- UK stocks reversed earlier gains as investors turned cautious at midday following data that shows that Hong Kong has plunged into recession after months of political unrest.

The UK's benchmark FTSE 100 index dropped 42 points into the red at 12pm on Friday, to 7,250.73, having earlier rallied 20-odd points as investors latched onto White House economic adviser Larry Kudlow's comment that current US/China negotiations are 'very constructive'.

Miners remain in demand, albeit, slightly less so, with Rio Tinto, Glencore and BHP all modestly higher on Friday.

Mining titan Rio Tinto lost some of its earlier strength as it said it would support Energy Resources of Australia's $324m fund raising to rehabilitate the Ranger project area in Australia's Northern Territory, in which Rio has a 68.4% stake.


The bigger news on Friday comes at BT, which is facing uncertainty after Labour's Shadow Chancellor John McDonnell unveiled plans to take its Openreach infrastructure arm back under public ownership to support free broadband to Brits nationwide.

BT shares initially declined on Friday, rallying briefly only to fall again, down 2.2% at 190.88p by midday.

The Labour pledge would have wide consequences for many internet service suppliers, which may explain TalkTalk's stock shedding 3% to 105.3p despite swinging to a first-half profit, albeit of just £1m.

New broadband customers helped it boost operating profits.

Premier Inn hotels operator Whitbread tops the FTSE 100 leader board on Friday, adding 3% at £43.08, while housebuilder Berkeley is largest faller, off 3% to £44.38.


Struggling flooring retailer Carpetright jumped 14% to 4.85p on news that it agreed to be acquired by Meditor European Master Fund in a deal that valued the company at £15.2m.

Pharmaceutical bellwether AstraZeneca dipped 1% to £72.49, having announced that its drug to improve glucose levels in adults with type-2 diabetes had been approved by the European Commission.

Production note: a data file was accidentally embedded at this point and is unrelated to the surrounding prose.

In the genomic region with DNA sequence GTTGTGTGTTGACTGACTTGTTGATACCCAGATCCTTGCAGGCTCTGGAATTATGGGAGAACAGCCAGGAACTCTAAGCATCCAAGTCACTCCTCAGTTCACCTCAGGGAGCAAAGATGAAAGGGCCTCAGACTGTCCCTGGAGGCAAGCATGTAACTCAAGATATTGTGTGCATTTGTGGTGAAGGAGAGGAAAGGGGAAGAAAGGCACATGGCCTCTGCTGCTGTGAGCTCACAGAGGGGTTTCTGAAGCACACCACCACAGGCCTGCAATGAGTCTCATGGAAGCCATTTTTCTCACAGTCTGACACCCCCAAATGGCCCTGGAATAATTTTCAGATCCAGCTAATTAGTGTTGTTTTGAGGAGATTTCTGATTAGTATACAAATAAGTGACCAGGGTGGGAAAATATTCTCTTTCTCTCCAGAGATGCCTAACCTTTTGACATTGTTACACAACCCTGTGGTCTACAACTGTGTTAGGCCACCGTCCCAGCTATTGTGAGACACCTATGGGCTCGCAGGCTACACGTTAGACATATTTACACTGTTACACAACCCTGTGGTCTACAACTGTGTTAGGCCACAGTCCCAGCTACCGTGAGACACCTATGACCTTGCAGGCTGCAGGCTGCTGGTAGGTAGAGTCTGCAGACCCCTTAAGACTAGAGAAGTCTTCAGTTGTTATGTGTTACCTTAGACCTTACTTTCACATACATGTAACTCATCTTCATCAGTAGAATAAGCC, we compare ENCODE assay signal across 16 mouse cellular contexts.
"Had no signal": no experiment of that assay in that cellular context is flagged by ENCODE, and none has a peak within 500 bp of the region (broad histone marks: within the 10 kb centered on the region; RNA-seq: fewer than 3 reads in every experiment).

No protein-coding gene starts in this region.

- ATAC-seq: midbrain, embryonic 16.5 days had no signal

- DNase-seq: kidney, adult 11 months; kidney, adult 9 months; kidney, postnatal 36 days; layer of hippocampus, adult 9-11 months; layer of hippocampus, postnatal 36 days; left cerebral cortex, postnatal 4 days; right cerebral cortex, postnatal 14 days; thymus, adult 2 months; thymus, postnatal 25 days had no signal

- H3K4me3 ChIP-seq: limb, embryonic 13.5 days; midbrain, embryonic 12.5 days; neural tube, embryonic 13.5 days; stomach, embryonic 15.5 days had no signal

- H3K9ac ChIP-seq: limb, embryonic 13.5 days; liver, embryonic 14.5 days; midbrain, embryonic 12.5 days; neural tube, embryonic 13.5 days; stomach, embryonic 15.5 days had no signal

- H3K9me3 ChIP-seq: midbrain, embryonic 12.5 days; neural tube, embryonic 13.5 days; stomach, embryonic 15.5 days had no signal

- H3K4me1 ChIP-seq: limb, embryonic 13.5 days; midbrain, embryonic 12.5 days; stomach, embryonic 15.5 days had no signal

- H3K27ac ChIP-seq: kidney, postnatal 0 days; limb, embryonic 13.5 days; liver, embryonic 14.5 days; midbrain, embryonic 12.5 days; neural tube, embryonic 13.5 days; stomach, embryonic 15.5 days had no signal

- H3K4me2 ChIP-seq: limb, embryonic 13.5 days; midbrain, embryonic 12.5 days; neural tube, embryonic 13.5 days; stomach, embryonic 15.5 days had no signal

Specialist media platform Future rallied nearly 5% to £15.00 as it lifted its outlook for the current financial year as its annual profit more than doubled, led by growth in its media division.

Video game developer Sumo jumped 7% to 165p after it revealed that Chinese internet giant Tencent had bought a 9.6% interest in the company from existing shareholder Perwyn.

Rival video game group Team17 stayed flat at 325.5p as it announced that chief financial officer Jo Jones had decided to leave the company to take up another role elsewhere. Jones would be replaced on an interim basis by Mark Crawford on 22 November.


Residential development finance provider Urban Exposure added 6% to 60p after it said it had received 'a number of additional proposals' regarding its future, without elaborating.

The company had earlier in November said it received an outline restructuring proposal from R20 Advisory, involving a special dividend, rights issue, the externalisation of its management team into a separate vehicle and the company's conversion to an investment group.

Hostel group Safestay firmed 1.5% to 32.5p as it acquired Hotel Auberge in central Berlin for €1.2m. The property was currently operating as a 32-bedroom hotel and 'ideally suited' to being converted into a 150-bed hostel, Safestay said.

Energy group Parkmead gained 5% to 41p as it swung to a full-year profit, buoyed higher gas output from the Diever West field in the Netherlands.

Marketing company for the online gambling sector Veltyco collapsed after announcing that it was exploring additional funding sources and looking to cut costs amid a slump in marketing activities.

Veltyco said its ability to continue as a going concern would be materially impacted if trading deteriorated further and it was not able to secure further funding.

The company's share price crashed 48% to 188p, valuing the minnow at just £1.5m.

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